Mergers and acquisitions in specialty chemicalsBy our Editorial Team - 20th November 2017
It is a well-recognised mega-trend that modest global growth in the specialty chemicals industry has driven many of the M&As seen in recent years. When organic growth slows, pressure from shareholders drives many companies to adopt a ‘buy and build’ approach to growth.
“Many of our clients have niche positions, so they each have a different set of issues to deal with,” he says. “Of course, a primary concern is always that someone else will replace your niche product, but on the other hand you are likely to represent an ideal ‘buy and bolt-on’ option for another company, and that’s a trend we won’t see going away soon.”
“It’s also a matter of market access,” Mr Dixon explains. “Obviously, buying a company in a different geographic region enables the buyer to extend their reach.”
We asked Mr Dixon whether there is also a trend for companies in China and India to buy into the US and Europe, citing Lianhetech’s recent acquisition of Fine Organics as an example, but according to Mr Dixon “This is the exception rather than the rule, at the moment… there is a lot of interest from companies in China and India looking to acquire sites in the West on an opportunistic basis, but at the moment completed examples are relatively rare.
Looking to the future
In his view the specialty chemical industry is a global marketplace. National events like Brexit are simply more likely to divert supply chains away from the UK if the UK becomes less competitive outside the EU – if anything, a potential driver of more M&A activity.
The greatest challenge to the specialty chemicals industry overall, in Mr Dixon’s view, is the way in which regulations are permeating down to smaller businesses, as everything is being tightened.
“Everyone I speak to is complaining about it,” he says. (We know the feeling!)
With regard to lower-mid market private company M&As, the greatest challenge is ensuring founders – often entrepreneurs in niche markets – realise the true value of their assets.
“One of the things that frustrates me is that many companies are approached by one buyer, and then sell to that buyer without taking a step back to properly prepare and consider the broader market,” he says. “It’s frustrating as an advisor because they are often throwing away value. When I’m preparing a business for sale, I always start with an overall assessment of who all the best buyers might be (in my experience these are often unknown to the seller at the beginning of the process), the strengths and weaknesses of the business both internally and in its market position, what could be improved, and – most crucially – how to position the business to persuade buyers to pay the business’ true current and potential value.”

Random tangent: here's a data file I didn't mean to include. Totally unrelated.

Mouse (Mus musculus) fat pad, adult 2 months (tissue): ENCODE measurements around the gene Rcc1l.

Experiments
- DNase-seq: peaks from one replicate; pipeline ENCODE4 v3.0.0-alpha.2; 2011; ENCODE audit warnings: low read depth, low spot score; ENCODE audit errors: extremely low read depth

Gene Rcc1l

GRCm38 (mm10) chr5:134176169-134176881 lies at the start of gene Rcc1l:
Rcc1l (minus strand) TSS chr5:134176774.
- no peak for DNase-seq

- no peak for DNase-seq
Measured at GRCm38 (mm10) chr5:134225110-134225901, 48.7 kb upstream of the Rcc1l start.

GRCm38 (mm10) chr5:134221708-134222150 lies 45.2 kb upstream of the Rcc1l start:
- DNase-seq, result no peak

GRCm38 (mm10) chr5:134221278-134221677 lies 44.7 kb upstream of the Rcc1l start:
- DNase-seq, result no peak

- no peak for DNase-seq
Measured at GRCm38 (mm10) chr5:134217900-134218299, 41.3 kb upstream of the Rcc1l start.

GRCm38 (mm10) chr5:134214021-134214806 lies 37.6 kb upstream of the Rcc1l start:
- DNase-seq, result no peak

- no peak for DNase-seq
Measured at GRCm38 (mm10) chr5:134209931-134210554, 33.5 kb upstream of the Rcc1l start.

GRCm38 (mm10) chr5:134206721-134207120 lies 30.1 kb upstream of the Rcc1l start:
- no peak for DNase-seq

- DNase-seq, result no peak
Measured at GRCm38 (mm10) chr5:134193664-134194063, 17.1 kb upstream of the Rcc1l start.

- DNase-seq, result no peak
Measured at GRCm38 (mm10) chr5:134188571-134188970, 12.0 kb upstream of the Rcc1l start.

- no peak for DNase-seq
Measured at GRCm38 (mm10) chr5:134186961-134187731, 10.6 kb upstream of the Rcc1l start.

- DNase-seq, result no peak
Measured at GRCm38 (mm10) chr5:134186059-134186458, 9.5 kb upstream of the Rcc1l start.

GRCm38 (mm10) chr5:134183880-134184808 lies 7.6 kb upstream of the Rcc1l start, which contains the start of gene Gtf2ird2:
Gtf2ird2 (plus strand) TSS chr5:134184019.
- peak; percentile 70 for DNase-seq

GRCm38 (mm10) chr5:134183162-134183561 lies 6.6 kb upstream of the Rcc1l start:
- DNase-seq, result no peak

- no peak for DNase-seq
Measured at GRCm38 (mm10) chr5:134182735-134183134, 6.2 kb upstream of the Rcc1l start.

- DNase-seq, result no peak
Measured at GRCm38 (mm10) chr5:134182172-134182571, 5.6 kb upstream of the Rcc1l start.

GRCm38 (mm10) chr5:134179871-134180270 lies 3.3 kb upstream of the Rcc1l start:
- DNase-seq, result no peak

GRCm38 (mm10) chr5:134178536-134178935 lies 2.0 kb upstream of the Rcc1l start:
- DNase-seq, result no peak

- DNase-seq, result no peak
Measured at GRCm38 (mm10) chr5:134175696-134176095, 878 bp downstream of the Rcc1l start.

A lot of smaller specialty companies – those ripe for picking in the M&A market – are often ‘opaque’ from an investment perspective, in that investment-grade information is not readily available about their business, their niche in the broader market, or their future potential. This is one area where private equity investors often seek to turn a profit, he explains. They buy companies that may not be fully understood, they ‘professionalize’ them, present them more clearly, and then those companies will be back on the market in 3 to 5 years’ time with a corresponding uplift in potential sale value.
Mr Dixon’s mission is making sure that companies professionalize themselves – removing their opacity, identifying their potential, and maximizing their value in an M&A situation. “Chemicals is a rapidly growing part of our business as all these factors often apply meaning my team and I can really add value,” he says.
With no end in sight for the trend for M&As satisfying the industry’s requirements for extended service offerings and market access, this looks likely to continue.
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